Hanoi positively swelters in June and July. You will break a sweat just standing still so bring a fan, handkerchiefs and plenty of loose, light and natural fibre clothing. November to April is regarded as the dry and cool season with temperatures dropping to as low as 10 degrees Celsius around Christmas. Return to Hanoi (and the Metropole) during the festive season and the yuletide lights and white Christmas fanfare may make you feel you’ve been teleported to Europe. It’s best to avoid Vietnam during Tet (Lunar New Year) from mid-January to mid-February, as the place comes to a grinding halt.
The Tourist Trail
Hanoi is Vietnam’s political capital, evidenced by the countless buildings in trademark yellow ochre and the Communist Party announcements via the tannoyat 4.45pm each day. It’s also the final resting place of Uncle Ho (Chairman Ho Chi Minh): my first official tourist stop. Ho Chi Minh Mausoleum is imposing, somewhat at odds with the man’s dying wishes to be cremated and have his ashes spread across the country’s north, centre and south. Nevertheless, the museum provides a personal insight into his austere life – Uncle Ho chose to live in a gardener’s simple hut rather than his own presidential palace. The mausoleum is only open in the morning from Tuesday to Thursday and is closed throughout all of October and November, so plan accordingly. Uncle Ho’s home is open every day, but times are restricted: 8am to 11am and 2pm to 4pm.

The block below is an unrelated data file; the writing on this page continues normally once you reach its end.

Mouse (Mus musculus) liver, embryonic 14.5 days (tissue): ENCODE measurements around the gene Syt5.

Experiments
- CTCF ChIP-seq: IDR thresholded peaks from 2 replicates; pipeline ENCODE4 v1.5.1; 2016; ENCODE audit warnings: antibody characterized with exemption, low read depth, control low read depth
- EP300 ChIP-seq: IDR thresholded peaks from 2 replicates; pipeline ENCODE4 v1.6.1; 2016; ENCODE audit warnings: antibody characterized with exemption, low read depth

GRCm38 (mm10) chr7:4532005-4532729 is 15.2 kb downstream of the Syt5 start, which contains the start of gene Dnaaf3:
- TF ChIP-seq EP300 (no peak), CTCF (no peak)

The Temple of Literature is Vietnam’s oldest university, dating back to 1070. Its Chinese-inspired courtyard details some of the nation’s history and philosophy: the names of best-performing students between 1442 and 1778 are recorded on 82 tortoise-shaped stone tablets. Ropes and signage are meant to deter handling, yet many of the countless Hanoians and tourists who visit the temple pay little attention to the warnings and instead rub the smooth tortoise craniums in the hope that good luck and wisdom would be bestowed upon them for upcoming exams and other challenges.
On a little island in the centre of Hoan Kiem Lake is Ngoc Son Temple. The lake is the meeting spot for tourists and Hanoians, whether at the crack of dawn, for a midday siesta when the heat is most stifling, or at dusk as the sun casts ethereal golden rays across the water. It’s a popular locale for exercise, with many taking to wiggling, windmilling, gyrating and doing all kinds of unusual but highly amusing moves. You’ll also see people relaxing, gossiping, canoodling and even playing heated games of chess at any hour of the day or night.
The Old Quarter consists of around 36 streets and guilds named according to the wares being peddled on each – Ice Cream Street, Medicine Street, Tin Street and so on – making shopping easier, if only the traffic and alleyways were more navigable. Cho Hom Market and Van Phuc Village are the best places to buy inexpensive fabric and sewing materials while Dong Xuan Market has everything from fresh food to flowers and fashion jewellery.